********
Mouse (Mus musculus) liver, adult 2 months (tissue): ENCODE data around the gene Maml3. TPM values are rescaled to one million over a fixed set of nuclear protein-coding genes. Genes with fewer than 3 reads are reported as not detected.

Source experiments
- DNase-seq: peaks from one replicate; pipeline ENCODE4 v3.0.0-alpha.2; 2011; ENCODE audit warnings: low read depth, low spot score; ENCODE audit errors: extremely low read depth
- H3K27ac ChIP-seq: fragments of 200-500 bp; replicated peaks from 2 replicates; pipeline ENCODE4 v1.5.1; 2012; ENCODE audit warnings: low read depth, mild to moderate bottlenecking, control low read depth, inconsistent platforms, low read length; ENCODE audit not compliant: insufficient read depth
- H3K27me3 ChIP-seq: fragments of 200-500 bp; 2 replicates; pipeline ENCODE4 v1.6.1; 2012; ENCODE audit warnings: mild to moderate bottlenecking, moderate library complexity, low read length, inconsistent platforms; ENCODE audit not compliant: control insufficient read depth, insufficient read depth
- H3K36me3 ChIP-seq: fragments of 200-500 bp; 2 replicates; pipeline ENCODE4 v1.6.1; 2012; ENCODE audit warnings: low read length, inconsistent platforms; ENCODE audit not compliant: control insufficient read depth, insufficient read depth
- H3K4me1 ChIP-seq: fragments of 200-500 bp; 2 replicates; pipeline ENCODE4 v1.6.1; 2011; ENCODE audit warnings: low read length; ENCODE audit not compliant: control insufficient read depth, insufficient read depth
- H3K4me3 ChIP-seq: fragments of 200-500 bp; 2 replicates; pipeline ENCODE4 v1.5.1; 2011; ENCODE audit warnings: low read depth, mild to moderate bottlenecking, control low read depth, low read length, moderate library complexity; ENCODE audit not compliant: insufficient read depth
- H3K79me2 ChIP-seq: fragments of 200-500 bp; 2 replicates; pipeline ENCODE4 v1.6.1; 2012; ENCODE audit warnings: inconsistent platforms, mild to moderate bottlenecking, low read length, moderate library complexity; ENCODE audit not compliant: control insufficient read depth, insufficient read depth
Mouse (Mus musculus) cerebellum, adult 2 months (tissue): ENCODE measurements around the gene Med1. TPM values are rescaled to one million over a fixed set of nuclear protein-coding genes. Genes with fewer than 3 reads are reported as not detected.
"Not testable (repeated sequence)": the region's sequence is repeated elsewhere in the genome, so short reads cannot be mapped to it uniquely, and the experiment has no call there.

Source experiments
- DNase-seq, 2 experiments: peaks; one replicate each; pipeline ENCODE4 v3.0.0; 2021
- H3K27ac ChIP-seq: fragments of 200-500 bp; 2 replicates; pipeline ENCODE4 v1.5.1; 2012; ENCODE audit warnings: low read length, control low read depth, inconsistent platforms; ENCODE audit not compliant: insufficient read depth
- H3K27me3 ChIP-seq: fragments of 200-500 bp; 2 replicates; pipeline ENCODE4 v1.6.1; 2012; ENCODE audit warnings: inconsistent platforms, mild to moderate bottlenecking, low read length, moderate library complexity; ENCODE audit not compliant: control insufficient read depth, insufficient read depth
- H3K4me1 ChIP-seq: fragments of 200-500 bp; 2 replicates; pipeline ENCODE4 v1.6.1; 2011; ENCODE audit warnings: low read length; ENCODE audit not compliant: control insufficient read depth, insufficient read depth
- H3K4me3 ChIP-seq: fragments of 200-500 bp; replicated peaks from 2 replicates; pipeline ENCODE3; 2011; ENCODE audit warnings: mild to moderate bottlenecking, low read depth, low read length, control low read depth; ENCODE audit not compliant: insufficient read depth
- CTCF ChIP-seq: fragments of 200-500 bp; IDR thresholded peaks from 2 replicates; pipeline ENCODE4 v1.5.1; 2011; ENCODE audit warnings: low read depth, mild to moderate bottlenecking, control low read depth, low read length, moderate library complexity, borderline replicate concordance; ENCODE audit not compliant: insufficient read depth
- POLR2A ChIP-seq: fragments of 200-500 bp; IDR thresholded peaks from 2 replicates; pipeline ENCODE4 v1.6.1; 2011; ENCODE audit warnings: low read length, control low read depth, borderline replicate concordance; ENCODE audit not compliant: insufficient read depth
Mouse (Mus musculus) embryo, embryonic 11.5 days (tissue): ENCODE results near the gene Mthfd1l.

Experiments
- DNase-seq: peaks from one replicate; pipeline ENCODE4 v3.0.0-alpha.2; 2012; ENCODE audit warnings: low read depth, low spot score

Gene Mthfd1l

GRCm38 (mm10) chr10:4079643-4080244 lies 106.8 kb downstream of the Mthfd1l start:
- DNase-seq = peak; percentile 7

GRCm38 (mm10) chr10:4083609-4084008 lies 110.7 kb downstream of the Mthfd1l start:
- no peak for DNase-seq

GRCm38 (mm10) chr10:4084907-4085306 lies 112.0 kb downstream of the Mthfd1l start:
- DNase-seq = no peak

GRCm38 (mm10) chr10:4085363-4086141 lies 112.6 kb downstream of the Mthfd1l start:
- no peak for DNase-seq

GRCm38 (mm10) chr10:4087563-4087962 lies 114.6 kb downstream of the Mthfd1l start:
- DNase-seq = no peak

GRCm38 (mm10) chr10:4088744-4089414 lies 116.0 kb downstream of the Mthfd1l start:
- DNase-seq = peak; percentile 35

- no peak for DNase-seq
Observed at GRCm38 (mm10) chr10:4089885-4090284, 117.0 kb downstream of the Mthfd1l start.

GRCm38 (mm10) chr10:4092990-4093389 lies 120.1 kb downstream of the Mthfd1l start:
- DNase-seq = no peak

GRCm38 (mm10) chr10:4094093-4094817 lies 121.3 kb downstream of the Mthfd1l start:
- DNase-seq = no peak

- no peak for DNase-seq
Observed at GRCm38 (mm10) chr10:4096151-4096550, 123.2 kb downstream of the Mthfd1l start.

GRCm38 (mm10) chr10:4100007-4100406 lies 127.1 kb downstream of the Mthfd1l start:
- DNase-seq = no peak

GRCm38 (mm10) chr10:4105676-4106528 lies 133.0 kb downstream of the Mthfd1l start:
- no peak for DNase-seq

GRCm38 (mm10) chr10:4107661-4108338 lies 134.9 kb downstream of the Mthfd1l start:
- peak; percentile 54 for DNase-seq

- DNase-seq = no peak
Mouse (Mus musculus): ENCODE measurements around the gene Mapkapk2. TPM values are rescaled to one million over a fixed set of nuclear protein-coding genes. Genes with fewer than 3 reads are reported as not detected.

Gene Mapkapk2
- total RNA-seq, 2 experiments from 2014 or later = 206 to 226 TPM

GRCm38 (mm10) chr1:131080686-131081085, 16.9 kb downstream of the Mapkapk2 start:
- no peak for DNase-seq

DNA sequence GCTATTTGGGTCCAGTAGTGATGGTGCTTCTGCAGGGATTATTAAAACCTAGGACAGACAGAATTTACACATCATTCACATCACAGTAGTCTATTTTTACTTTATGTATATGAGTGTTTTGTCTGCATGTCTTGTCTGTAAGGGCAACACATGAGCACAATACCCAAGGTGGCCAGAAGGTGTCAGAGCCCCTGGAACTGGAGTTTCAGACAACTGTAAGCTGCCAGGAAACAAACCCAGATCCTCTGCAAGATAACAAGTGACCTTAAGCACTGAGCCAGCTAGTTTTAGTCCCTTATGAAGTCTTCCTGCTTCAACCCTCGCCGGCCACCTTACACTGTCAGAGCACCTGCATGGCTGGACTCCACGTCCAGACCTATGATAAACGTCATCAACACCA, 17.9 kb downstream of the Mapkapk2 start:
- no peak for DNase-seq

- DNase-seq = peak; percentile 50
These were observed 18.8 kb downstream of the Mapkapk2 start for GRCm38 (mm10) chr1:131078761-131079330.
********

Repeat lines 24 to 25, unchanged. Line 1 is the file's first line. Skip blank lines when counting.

GRCm38 (mm10) chr10:4079643-4080244 lies 106.8 kb downstream of the Mthfd1l start:
- DNase-seq = peak; percentile 7